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Might want to check the photo you are using for the 4th hole in the modern group.
The opener on the Modern course is Sand Hills #1. I like a gentle handshake as an opener, but not a lay down. A solid par-5 fits that bill for me and the dogleg left at SH is just right. The first also serves a preview of what is to come throughout Sand Hills, with an angled tee shot, the blowout bunkers, an approach with elevation change, and an outstanding green set in the saddle of the hill.This is a great #1.Our Runners-up - Boston Golf Club, Apache Stronghold, Streamsong Blue, Old Macdonald
I'm not sure there's a better 1st hole among the moderns, but now you've used your Sand Hills hole and you can't use another.My memories are a bit fuzzy, but Old Sandwich has a nice par 5 1st hole.Mentally paging through the choices, the 1st hole at the great moderns I've seen tends not to be among the best holes on the course. I think the choice for the 1st hole is a tough one.
There can be an extreme penalty for coming up short on your 3rd shot at Sand Hills #1. I have seen an approach shot come up just short, that rolled back leaving a 90-100 yard shot to the center of the green.Anybody else have an opinion here?
Your choice of Sebonack #2 is, IMO, horrendous. It is indeed an ascetically beautiful hole, and undeniably a "strong," if not brutal hole. The problem lies not with the tee shot, although the angular fairway bunker complex narrowing the preferred left side angle (from tee) further increases the degree of difficulty as it pushed the drive toward the middle and right side. Any of these latter positions narrows the ability of all but sub-scratch golfers to find enough realistic distance and height to safely land a ball onto too small and shallow a green that also throws in a hard-sloped back-to-front and wicked false-front, all surrounded by nasty little bunkers and wire grass...all combining to create one of golf's better S&M par fours. This is hardly excused as just another par 4.5 either. When the green speeds are up (usually) and the wind is up (down, or cross, usually) it renders this hole stupidly difficult iMO and instantly recognizable for the dichotomy inherent to the design tension between it's two architects. Mind you, I don't dislike tough, or strong, per se, but do dislike borderline (or over) unfair and immediate. On the classic side, so many great venues give you testing, but fair par 4's (i.e Oakmont, PVGC, Merion, WFW & WFE, Riviera, LACC N, etc....). The modern side has plenty better than this one as well, i.e...Pac Dunes, Desert Forest, Spyglass, Rock Creek, Boston GC, Old Sandwich, Hidden Creek and Rustic Canyon. Sorry to differ so vociferously, but you asked for it!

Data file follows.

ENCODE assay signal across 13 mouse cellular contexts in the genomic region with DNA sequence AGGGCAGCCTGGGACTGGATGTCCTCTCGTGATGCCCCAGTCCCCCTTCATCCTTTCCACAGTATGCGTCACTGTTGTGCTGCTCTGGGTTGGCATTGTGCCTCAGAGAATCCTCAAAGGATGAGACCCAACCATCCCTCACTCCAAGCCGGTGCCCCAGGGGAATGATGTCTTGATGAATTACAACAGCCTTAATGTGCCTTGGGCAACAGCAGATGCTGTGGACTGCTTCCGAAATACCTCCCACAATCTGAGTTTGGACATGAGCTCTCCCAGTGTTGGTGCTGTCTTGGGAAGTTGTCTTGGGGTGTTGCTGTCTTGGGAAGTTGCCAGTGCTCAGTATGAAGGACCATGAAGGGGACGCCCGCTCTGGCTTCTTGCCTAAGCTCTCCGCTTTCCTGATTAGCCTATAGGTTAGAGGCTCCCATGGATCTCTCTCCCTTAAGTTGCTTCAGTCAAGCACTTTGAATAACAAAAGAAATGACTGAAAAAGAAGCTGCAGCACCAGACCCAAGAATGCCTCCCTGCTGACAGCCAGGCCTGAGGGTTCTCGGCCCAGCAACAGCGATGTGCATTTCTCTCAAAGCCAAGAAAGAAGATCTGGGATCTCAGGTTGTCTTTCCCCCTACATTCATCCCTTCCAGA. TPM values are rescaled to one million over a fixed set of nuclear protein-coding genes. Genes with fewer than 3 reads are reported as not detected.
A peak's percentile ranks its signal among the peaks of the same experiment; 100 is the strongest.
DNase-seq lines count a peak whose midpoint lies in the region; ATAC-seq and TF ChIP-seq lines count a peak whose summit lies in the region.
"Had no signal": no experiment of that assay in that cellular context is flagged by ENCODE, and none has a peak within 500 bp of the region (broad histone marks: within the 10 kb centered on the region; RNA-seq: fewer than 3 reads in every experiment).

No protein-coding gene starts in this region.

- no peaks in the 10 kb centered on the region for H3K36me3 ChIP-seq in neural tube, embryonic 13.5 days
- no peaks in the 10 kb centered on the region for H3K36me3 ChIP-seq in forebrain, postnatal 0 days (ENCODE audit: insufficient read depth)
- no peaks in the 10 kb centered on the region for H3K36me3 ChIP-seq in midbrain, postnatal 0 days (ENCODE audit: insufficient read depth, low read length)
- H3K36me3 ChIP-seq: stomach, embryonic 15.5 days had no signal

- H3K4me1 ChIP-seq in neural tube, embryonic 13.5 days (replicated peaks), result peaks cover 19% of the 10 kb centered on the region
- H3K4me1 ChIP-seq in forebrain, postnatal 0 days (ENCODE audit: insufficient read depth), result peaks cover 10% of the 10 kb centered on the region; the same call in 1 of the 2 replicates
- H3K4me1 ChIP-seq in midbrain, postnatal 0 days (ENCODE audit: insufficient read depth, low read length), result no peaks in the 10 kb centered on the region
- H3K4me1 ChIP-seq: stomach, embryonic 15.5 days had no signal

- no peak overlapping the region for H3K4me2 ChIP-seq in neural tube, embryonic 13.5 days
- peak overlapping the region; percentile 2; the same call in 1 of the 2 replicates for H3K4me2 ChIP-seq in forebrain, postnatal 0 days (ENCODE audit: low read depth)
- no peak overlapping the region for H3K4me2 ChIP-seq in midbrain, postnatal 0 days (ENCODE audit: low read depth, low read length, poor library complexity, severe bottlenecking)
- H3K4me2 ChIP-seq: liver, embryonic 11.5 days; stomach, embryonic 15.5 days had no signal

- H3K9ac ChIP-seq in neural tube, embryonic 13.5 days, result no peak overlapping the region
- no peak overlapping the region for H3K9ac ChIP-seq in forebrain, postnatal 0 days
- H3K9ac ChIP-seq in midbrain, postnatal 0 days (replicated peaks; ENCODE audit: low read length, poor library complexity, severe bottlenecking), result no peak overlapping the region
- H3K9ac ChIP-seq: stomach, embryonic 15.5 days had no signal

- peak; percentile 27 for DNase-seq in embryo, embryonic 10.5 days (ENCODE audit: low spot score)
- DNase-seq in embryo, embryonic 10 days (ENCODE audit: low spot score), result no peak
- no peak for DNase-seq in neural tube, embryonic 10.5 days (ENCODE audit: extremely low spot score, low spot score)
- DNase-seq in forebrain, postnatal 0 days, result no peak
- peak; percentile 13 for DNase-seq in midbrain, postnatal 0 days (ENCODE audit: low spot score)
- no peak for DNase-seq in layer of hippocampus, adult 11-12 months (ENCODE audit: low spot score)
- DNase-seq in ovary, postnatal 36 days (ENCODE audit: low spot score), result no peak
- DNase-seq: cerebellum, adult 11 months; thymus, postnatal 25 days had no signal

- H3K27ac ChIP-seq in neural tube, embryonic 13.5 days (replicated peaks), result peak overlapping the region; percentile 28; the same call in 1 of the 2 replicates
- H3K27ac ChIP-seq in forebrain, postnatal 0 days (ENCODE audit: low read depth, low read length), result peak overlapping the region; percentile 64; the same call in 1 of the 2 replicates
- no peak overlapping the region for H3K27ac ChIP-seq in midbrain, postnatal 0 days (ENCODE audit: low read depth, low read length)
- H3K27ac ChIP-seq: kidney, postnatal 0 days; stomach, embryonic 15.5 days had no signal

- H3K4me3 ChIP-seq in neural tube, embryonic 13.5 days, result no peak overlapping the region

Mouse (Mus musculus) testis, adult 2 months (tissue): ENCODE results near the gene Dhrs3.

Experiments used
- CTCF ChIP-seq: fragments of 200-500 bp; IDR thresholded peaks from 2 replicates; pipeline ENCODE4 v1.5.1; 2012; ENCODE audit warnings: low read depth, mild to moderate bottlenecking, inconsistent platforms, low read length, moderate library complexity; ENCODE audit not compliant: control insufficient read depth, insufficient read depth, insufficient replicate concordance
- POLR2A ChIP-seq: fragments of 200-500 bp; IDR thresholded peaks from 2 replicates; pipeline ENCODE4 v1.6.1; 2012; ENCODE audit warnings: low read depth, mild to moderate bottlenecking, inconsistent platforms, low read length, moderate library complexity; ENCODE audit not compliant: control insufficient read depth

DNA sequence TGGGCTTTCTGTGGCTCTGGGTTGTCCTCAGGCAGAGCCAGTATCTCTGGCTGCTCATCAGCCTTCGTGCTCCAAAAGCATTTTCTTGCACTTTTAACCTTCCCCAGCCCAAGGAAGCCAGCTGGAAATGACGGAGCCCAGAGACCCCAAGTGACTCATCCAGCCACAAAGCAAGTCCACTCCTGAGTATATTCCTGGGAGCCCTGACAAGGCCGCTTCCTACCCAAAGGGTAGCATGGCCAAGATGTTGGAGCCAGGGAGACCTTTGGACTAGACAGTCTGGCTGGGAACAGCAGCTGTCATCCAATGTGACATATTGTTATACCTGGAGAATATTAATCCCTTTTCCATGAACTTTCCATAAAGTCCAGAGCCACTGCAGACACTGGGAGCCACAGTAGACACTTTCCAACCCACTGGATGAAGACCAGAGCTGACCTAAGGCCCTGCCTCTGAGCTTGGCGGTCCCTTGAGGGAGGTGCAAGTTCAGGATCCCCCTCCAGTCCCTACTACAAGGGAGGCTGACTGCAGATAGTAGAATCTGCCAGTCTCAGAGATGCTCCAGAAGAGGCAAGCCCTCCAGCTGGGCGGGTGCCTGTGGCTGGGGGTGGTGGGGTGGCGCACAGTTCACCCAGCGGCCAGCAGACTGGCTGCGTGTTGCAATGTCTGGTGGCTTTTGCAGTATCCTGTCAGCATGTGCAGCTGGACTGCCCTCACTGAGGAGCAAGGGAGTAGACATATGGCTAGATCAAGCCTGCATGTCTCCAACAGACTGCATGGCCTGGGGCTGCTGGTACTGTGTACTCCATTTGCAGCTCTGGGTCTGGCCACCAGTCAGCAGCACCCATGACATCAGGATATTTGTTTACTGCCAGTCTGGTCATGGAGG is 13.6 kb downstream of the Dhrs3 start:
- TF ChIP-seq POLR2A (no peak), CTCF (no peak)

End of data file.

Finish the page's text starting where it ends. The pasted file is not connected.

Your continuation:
Hoping to see ... at least one nomination from one of the North Dakota courses.
Rock Creek has a sensational 2nd hole.Pacific Dunes has a rather famous 2nd hole, but I'm holding out for one of the bigger stars on that course.Ballyneal's 2nd hole happens to be one of my favorites on the course, but you're probably saving a spot for one of the funkier designs.Another one of Tom's great 2nd holes is found at Dismal River - Red. Another long par 4 with a partially blind tee shot over a dune, followed by a long uphill approach to a perched green surrounded by a sea of short grass. Really good.
Quote from: Sven Nilsen on January 02, 2017, 01:00:19 PMHoping to see ... at least one nomination from one of the North Dakota courses. Maybe you should be so bold as to nominate one yourself. FWIW, I played the North Dakota Golf Trail a few years back and there aren't any candidates that jump to mind ... the one little par-3 at the top of Bully Pulpit is more severe than the holes being argued about above, and it's the one that renders the course impossible to walk, for bonus points.